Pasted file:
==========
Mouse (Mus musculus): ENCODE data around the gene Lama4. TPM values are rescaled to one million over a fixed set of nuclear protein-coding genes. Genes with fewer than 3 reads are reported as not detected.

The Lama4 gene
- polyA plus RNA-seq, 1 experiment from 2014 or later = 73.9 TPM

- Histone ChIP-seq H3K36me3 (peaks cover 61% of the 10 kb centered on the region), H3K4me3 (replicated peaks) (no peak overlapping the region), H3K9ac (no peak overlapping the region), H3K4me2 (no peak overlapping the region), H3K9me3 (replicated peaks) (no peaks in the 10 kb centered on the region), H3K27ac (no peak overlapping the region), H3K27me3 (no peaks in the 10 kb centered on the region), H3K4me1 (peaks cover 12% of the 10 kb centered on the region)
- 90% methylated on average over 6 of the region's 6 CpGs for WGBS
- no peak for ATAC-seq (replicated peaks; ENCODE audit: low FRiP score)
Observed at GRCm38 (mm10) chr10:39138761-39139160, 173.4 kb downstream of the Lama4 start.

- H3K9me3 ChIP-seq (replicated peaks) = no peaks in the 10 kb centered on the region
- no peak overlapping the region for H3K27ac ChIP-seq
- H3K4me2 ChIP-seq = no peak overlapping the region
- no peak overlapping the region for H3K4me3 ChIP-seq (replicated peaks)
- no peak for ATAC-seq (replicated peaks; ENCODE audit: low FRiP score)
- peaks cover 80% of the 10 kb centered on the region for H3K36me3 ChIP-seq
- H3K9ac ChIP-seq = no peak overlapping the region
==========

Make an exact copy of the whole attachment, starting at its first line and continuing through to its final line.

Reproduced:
Mouse (Mus musculus): ENCODE data around the gene Lama4. TPM values are rescaled to one million over a fixed set of nuclear protein-coding genes. Genes with fewer than 3 reads are reported as not detected.

The Lama4 gene
- polyA plus RNA-seq, 1 experiment from 2014 or later = 73.9 TPM

- Histone ChIP-seq H3K36me3 (peaks cover 61% of the 10 kb centered on the region), H3K4me3 (replicated peaks) (no peak overlapping the region), H3K9ac (no peak overlapping the region), H3K4me2 (no peak overlapping the region), H3K9me3 (replicated peaks) (no peaks in the 10 kb centered on the region), H3K27ac (no peak overlapping the region), H3K27me3 (no peaks in the 10 kb centered on the region), H3K4me1 (peaks cover 12% of the 10 kb centered on the region)
- 90% methylated on average over 6 of the region's 6 CpGs for WGBS
- no peak for ATAC-seq (replicated peaks; ENCODE audit: low FRiP score)
Observed at GRCm38 (mm10) chr10:39138761-39139160, 173.4 kb downstream of the Lama4 start.

- H3K9me3 ChIP-seq (replicated peaks) = no peaks in the 10 kb centered on the region
- no peak overlapping the region for H3K27ac ChIP-seq
- H3K4me2 ChIP-seq = no peak overlapping the region
- no peak overlapping the region for H3K4me3 ChIP-seq (replicated peaks)
- no peak for ATAC-seq (replicated peaks; ENCODE audit: low FRiP score)
- peaks cover 80% of the 10 kb centered on the region for H3K36me3 ChIP-seq
- H3K9ac ChIP-seq = no peak overlapping the region